If you're a keen mountaineer or live somewhere where it snows, you may have come across streaks or blotches of pink in the snowfall around you. For thousands of years, this mysterious pink snow - also known as watermelon snow - had puzzled explorers and scientists alike, until 19th century Scottish botanist Robert Brown finally figured out that some frost-loving algae have been painting their towns, well, pink.
Brown discovered that a species of algae called Chlamydomonas nivalis was responsible for the bright pink hue of watermelon snow. C.nivalis is a type of snow algae - a group of cold-tolerant algae that thrive on snow and ice. Like the river-dwelling relatives, snow algae contain mostly green pigment, but they're unique in also containing a secondary red pigment. When C.nivalis algae gather in high concentrations in the snow, this red pigment makes it appear pink.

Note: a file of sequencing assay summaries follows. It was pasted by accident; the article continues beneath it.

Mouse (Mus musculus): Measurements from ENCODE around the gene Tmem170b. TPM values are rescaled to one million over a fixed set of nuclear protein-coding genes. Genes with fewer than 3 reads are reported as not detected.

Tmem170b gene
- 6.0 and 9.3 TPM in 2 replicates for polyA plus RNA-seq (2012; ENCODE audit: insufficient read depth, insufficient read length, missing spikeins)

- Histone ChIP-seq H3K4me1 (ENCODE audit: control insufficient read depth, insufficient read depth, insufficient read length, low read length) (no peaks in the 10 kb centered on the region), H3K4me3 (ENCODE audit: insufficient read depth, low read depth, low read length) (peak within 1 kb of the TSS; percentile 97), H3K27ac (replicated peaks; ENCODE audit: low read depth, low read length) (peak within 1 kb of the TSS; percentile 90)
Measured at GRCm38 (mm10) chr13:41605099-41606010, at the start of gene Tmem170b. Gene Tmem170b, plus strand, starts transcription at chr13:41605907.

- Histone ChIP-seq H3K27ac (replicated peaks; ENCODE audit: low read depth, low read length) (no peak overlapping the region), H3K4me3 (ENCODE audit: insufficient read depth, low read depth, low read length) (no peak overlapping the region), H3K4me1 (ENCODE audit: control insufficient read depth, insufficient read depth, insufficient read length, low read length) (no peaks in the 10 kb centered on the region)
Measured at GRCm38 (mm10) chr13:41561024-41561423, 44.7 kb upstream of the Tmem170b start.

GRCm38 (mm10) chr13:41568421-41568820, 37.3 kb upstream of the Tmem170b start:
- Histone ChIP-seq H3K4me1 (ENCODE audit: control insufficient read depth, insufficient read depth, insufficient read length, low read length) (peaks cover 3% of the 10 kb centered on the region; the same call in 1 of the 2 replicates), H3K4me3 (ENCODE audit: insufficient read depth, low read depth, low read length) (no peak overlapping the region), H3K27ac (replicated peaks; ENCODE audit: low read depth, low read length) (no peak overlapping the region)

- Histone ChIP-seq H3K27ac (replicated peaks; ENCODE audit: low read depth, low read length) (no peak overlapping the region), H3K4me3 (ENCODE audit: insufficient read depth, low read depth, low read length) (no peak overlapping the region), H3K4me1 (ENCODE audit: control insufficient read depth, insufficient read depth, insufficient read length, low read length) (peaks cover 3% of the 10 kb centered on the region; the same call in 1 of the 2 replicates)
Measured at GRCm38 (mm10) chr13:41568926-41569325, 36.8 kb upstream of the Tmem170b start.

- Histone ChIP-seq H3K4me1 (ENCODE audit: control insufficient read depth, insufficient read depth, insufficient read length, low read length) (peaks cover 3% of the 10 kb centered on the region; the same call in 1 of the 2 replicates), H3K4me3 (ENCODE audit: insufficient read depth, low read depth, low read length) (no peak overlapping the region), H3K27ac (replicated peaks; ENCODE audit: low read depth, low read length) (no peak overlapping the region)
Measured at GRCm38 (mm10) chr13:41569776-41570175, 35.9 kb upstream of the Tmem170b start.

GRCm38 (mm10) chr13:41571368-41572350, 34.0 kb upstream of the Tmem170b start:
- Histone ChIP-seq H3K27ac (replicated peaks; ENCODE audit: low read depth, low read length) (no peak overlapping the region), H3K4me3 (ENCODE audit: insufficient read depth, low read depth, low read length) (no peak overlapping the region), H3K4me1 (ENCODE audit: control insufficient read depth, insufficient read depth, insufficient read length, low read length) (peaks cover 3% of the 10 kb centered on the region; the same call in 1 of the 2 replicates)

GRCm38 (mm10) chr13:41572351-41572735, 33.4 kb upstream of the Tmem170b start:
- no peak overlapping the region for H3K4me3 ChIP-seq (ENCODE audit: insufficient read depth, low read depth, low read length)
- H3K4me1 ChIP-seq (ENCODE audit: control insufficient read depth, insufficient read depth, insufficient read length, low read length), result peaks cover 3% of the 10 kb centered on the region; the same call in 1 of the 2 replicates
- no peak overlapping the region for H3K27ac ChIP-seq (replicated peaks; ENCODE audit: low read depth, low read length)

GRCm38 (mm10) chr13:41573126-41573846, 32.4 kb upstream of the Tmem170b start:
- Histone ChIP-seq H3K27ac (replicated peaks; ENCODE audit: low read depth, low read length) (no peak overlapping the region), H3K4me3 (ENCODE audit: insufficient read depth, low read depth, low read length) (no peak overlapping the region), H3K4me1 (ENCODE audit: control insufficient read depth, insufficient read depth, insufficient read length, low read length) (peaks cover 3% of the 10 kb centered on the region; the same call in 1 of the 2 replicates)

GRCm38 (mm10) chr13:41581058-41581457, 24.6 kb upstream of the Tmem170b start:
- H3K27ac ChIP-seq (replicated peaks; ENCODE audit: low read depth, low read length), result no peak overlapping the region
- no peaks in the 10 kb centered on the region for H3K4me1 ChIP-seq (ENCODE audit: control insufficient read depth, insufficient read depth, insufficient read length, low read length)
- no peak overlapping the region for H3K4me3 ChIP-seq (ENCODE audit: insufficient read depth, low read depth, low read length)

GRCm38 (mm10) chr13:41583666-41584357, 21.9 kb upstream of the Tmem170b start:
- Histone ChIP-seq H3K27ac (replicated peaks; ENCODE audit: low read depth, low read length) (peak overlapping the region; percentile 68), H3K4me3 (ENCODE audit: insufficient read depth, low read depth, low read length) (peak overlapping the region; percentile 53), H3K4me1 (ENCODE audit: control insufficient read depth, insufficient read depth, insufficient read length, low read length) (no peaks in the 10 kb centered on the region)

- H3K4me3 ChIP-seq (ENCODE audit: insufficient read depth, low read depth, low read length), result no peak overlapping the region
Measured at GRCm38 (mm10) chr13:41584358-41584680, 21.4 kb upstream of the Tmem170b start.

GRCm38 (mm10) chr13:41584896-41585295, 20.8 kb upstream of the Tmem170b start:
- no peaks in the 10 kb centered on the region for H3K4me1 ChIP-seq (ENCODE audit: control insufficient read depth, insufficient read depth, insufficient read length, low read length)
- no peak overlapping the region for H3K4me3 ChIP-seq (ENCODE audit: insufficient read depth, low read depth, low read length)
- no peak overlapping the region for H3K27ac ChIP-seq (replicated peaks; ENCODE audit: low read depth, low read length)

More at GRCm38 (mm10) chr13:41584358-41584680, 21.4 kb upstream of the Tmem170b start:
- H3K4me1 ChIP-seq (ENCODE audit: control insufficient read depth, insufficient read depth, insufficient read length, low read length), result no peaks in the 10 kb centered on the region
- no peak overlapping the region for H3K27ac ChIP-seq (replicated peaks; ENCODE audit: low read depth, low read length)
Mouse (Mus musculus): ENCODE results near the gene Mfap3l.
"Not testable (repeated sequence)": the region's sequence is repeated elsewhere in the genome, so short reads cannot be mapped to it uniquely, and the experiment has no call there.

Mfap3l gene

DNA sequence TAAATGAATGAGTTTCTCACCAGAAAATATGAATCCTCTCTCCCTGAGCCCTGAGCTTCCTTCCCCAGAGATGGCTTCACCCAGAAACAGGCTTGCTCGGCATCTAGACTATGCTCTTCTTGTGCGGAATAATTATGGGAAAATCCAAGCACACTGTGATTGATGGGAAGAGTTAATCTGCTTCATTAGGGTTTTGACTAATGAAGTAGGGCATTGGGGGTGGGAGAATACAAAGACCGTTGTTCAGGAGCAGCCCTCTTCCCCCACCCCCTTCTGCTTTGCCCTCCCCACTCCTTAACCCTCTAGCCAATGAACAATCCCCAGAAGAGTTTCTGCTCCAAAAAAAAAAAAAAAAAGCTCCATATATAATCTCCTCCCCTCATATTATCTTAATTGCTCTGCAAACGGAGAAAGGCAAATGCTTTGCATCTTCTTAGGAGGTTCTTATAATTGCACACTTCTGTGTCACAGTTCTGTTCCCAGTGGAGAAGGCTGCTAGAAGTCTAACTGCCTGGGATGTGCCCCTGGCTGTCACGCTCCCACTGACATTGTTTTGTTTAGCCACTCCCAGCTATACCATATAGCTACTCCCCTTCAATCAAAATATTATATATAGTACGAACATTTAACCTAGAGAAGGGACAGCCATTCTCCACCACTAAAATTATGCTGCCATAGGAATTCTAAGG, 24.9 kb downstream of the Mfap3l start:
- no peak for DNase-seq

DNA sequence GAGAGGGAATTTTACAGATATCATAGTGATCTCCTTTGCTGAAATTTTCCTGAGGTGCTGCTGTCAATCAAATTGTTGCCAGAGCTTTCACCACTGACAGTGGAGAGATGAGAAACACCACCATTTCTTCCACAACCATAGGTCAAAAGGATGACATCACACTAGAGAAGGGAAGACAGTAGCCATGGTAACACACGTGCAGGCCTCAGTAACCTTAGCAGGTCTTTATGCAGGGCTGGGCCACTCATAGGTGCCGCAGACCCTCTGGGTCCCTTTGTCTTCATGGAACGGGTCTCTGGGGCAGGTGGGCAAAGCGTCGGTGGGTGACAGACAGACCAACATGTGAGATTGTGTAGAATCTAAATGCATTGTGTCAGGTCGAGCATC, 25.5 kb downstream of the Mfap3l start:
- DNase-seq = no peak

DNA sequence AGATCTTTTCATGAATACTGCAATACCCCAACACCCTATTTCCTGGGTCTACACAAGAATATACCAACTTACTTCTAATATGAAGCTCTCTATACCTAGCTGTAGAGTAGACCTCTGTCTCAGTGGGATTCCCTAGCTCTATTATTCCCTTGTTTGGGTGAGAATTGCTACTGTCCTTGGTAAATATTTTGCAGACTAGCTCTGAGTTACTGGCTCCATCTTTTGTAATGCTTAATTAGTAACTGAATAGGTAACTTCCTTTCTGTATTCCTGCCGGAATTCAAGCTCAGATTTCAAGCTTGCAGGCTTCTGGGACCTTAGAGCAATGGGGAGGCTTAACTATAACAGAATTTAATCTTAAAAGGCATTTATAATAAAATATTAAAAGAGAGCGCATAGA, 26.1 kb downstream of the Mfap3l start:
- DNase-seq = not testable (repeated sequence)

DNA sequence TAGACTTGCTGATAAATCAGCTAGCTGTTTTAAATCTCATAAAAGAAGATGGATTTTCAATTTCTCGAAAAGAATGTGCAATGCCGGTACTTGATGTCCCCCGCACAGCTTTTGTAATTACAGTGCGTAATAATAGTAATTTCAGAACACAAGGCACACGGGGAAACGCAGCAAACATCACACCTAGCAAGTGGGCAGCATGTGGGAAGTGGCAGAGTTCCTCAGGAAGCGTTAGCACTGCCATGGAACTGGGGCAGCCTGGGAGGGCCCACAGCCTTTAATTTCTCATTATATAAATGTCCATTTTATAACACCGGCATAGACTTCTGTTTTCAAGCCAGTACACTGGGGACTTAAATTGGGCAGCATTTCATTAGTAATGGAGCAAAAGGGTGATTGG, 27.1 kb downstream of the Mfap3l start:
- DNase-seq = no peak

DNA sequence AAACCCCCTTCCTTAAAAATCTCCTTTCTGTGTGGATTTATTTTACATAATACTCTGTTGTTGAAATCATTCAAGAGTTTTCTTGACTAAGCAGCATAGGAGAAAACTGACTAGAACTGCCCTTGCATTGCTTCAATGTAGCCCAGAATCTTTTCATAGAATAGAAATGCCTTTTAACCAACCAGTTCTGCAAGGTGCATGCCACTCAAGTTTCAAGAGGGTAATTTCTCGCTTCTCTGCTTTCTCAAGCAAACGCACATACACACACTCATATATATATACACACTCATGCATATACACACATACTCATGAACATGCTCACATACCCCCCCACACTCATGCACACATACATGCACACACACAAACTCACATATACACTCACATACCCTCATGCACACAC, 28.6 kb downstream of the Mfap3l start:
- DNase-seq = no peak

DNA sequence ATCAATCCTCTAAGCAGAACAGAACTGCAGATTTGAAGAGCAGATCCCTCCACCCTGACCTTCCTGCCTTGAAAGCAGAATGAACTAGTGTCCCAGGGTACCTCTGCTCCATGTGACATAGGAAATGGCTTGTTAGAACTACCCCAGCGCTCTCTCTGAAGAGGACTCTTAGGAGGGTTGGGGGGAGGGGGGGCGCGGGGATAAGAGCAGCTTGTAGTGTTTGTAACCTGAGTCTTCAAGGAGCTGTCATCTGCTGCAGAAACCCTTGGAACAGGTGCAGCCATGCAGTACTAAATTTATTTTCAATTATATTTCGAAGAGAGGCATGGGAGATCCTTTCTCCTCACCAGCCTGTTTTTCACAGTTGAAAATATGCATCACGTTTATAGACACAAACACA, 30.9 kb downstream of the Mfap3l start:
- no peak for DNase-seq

The red pigment also acts as a natural sunscreen, protecting the algae from damaging visible and ultraviolet radiation. It also helps absorb warmth for the algae from the surrounding area.
During the winter months when snow covers the algae, they become dormant. As it gets warmer and the snow melts, nutrients trigger the algae to begin germination. As the algae grows, they can give rise to an 'algal bloom', which causes streams, patches, or small pocket-holes of pink colour to form at the surface of the snow.
Many people report that pink snow sometimes has a faint smell of watermelon, but no one's quite figured out why. And no, it's definitely not edible - the algae are considered toxic to humans.
Snow comes in other colours too - different algae species can make it appear green and occasionally orange. So next time you're in the snow, dig deep with a shovel and see what you can find. Who knows, there might even be yet another weird and wonderful colour of snow waiting to be discovered.